Question J S Hutton, RAL
Will MVS provide an estimate of the cost of a job in pounds? This has a much bigger impact on the user.
Reply: No the 'cost' of a job is assessed as its impact on the system in resource units, the conversion to account units allows the user's requirements for turnaround to be assessed in the same allocation unit. This does not relate to a cost in pounds effectively and so no such conversion will be performed.
Question J S Hutton, RAL
Since you are not charging for tape mounts in MVS, surely you cannot complain about excessive use of tapes?
Reply: The charging formula has been determined partially by three conditions we have to meet: we can only use information which is readily available; we want to print the cost of a job on its output; we want to adjust the rations as soon as possible after the end of execution. The first condition is because we don't have the manpower to go burrowing into the operating system to find hidden data in the time available. If the second two conditions are unnecessary please say so. This may affect what we do.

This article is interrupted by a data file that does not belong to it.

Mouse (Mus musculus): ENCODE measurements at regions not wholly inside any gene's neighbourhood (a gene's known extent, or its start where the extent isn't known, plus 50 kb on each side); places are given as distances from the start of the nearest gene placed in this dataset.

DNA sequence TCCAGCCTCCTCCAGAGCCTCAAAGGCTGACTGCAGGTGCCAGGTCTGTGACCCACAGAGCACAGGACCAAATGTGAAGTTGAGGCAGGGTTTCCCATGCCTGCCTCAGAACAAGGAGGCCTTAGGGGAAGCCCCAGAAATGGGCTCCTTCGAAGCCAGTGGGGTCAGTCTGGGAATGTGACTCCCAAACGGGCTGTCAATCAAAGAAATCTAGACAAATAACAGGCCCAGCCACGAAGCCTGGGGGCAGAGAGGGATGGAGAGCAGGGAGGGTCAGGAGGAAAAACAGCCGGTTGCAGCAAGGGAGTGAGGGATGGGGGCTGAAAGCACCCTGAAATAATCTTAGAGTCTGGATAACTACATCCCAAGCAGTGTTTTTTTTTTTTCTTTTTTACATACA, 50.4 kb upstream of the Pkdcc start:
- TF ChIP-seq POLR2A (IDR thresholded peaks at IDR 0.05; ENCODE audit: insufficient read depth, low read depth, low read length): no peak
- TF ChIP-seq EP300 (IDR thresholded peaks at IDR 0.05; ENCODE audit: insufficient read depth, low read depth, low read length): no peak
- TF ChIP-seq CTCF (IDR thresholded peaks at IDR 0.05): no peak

We do intend to charge for tape drives and demountable disk drives used. We would like to charge for disk and tape mounts but we don't know how to get the information and we don't have enough effort to find out. It will be on the list of possible improvements after MVS is introduced.
Question J C Hart, RAL
Is the MVS disk space accounting in terms of a space-time integral really a good idea? If you run out of AUs before the end of the year, you may have to delete all of your datasets.
Reply: I think space time integral is the best way of charging for disk space. It isn't clear what is the best way of policing disk space. It may be better to use space occupied for that purpose. It is clear that waiting until some one exceeds his space limit and then stopping him submitting jobs, or creating new datasets is no good. The charge will still continue to mount. What is needed is some form of pre-emptive migration which will prevent sub-projects from reaching their maximum. If anyone has good ideas we would like to hear from them.
Question J C Hart, RAL
Will we have to specify a number of AUs or resource units for a job in MVS?